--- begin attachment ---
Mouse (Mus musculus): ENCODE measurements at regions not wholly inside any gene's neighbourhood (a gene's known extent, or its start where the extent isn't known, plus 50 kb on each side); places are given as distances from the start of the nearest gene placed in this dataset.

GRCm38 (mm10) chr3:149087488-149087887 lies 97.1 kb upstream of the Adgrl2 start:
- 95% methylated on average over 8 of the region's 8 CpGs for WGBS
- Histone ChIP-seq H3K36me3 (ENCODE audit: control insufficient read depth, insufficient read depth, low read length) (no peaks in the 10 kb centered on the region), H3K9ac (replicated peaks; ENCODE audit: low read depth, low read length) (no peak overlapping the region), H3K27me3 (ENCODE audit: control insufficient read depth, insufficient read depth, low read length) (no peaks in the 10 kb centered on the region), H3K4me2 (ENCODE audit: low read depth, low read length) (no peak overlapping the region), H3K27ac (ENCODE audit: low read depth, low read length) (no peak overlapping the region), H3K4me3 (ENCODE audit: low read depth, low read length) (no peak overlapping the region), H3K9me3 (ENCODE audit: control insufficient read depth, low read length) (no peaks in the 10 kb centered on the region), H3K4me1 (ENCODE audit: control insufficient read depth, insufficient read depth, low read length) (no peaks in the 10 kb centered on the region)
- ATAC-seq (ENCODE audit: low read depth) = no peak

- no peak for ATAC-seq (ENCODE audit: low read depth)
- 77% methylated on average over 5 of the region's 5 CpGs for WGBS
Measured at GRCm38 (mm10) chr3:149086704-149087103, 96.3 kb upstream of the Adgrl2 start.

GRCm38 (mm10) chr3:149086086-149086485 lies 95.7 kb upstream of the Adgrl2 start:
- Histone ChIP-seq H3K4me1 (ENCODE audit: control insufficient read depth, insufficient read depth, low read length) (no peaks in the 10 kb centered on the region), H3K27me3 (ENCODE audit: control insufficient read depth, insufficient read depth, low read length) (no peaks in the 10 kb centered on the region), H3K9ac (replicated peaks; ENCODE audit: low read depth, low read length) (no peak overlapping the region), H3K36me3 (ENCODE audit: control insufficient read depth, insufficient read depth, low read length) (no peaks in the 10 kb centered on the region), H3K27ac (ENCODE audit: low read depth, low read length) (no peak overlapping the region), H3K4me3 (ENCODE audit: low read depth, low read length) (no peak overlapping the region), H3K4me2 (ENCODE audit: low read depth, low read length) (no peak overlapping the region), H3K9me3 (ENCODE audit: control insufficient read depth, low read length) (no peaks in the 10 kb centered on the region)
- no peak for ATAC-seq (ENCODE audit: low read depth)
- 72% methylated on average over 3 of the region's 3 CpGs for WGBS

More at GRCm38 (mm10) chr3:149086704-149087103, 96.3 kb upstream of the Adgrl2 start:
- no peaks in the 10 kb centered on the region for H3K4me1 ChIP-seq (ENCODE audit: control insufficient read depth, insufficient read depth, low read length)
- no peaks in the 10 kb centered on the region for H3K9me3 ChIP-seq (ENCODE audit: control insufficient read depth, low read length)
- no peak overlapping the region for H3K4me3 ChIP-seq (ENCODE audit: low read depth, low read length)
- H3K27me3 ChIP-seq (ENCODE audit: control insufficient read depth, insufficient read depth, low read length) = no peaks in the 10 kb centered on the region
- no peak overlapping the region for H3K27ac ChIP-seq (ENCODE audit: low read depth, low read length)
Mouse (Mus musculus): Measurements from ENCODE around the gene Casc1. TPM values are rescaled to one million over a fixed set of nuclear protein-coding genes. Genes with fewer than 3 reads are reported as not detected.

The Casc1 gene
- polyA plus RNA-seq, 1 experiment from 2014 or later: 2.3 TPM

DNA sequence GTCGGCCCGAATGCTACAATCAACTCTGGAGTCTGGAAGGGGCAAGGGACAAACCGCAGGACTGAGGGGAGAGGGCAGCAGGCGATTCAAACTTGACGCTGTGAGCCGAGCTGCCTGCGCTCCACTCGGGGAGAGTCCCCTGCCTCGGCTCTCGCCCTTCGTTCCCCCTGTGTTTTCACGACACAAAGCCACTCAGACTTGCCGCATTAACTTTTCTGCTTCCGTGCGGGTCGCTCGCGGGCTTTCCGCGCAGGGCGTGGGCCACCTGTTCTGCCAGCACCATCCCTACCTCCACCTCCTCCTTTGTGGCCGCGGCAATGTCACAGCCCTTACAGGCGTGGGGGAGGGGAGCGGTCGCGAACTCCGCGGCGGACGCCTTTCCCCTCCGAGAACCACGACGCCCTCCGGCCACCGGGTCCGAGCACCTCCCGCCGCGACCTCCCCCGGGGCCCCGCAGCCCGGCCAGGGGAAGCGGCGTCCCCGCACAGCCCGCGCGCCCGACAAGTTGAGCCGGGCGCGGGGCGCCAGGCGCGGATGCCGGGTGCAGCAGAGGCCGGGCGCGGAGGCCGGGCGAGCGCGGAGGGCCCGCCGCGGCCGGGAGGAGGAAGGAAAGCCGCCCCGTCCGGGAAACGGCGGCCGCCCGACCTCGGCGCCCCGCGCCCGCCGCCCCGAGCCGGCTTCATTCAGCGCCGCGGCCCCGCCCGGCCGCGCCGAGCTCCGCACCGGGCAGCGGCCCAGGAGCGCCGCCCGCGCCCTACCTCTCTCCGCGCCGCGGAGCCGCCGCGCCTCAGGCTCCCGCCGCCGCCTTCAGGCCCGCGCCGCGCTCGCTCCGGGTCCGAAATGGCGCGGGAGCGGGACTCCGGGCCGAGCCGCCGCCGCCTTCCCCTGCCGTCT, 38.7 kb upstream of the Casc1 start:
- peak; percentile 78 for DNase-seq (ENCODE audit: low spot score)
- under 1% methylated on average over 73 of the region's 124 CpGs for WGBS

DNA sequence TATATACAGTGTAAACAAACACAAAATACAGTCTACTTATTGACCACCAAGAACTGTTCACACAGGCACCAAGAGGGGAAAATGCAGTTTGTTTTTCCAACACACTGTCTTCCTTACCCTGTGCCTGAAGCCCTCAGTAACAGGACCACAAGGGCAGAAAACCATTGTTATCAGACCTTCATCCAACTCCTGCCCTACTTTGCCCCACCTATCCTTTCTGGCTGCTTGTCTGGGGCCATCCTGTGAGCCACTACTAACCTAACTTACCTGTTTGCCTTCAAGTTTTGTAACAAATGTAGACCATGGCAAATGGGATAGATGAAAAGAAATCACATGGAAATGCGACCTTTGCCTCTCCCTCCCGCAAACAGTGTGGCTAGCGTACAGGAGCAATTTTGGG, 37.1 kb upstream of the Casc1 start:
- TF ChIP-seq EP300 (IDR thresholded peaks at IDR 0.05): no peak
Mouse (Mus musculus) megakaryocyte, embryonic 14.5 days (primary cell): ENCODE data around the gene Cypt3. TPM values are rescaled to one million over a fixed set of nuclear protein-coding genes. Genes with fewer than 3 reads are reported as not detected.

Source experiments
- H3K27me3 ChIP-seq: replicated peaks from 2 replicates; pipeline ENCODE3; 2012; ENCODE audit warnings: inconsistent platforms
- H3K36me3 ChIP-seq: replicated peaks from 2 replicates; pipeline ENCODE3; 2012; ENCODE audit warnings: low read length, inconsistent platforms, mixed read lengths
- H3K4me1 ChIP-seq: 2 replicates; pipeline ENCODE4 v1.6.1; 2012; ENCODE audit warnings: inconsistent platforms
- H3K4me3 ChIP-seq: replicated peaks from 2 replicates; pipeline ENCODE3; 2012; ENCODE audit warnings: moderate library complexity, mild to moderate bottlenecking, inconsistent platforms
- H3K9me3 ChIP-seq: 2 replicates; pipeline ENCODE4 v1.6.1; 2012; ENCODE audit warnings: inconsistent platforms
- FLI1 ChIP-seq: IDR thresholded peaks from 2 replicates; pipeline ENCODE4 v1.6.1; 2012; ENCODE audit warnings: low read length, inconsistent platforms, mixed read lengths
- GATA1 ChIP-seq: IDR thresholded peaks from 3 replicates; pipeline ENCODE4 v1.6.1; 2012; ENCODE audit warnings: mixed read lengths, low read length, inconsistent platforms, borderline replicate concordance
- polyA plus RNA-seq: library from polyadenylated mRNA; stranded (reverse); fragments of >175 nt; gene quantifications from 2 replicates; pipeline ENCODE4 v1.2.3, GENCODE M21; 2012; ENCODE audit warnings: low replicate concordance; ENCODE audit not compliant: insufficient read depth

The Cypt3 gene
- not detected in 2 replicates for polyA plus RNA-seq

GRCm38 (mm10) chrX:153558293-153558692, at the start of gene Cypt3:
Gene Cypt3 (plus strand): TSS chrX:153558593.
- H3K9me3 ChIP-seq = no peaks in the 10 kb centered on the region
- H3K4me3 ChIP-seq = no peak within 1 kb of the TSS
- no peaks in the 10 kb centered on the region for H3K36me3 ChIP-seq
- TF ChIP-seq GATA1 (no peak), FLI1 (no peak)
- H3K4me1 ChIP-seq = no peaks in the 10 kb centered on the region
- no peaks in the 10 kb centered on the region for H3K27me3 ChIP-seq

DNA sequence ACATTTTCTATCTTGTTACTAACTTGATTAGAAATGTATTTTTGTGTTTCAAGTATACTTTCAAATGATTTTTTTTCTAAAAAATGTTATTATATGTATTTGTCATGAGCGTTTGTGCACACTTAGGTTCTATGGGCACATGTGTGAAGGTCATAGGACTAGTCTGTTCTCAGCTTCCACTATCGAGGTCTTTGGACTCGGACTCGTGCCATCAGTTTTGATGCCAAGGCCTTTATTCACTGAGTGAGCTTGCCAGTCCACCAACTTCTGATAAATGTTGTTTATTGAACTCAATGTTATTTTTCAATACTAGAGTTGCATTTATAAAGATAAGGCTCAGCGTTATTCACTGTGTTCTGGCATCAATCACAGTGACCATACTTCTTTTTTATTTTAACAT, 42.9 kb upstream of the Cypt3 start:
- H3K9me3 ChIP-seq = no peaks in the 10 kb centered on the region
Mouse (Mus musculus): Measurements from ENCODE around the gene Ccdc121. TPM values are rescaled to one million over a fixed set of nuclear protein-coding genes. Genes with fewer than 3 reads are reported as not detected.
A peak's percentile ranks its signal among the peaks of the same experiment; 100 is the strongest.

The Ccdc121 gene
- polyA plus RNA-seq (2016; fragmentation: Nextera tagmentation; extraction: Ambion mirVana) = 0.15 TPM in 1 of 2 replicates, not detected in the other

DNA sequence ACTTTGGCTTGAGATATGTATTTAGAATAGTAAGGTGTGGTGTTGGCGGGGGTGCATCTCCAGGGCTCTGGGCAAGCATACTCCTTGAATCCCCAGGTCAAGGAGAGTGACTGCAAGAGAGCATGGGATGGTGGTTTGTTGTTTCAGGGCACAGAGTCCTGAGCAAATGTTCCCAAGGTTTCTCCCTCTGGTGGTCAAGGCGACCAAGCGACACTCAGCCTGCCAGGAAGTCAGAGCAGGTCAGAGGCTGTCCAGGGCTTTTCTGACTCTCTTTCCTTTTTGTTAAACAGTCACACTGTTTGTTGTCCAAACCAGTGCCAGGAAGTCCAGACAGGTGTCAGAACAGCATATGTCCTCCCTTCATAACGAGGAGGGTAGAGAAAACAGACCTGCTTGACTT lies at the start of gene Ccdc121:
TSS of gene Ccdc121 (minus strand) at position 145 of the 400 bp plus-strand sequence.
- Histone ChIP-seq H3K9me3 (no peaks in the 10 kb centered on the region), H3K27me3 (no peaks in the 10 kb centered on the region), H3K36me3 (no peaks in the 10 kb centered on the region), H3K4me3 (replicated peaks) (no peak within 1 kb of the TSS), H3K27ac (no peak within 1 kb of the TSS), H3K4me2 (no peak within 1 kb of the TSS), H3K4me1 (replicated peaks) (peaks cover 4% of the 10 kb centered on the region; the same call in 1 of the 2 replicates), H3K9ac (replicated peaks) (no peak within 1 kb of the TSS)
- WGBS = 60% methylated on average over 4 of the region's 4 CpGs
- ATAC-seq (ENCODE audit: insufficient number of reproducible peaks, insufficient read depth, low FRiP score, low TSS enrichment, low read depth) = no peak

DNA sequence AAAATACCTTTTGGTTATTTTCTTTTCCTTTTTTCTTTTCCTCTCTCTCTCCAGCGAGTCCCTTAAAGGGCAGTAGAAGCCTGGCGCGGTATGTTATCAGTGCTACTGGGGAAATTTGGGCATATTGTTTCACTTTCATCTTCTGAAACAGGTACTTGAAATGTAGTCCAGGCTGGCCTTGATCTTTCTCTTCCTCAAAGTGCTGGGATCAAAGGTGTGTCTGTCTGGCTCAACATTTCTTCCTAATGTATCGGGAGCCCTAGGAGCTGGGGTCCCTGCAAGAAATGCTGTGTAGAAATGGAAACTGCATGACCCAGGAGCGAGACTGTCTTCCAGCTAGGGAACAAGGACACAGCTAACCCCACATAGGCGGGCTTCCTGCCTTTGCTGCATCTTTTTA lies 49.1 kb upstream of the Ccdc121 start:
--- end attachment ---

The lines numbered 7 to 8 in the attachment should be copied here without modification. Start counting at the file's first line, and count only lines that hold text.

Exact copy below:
- 77% methylated on average over 5 of the region's 5 CpGs for WGBS
Measured at GRCm38 (mm10) chr3:149086704-149087103, 96.3 kb upstream of the Adgrl2 start.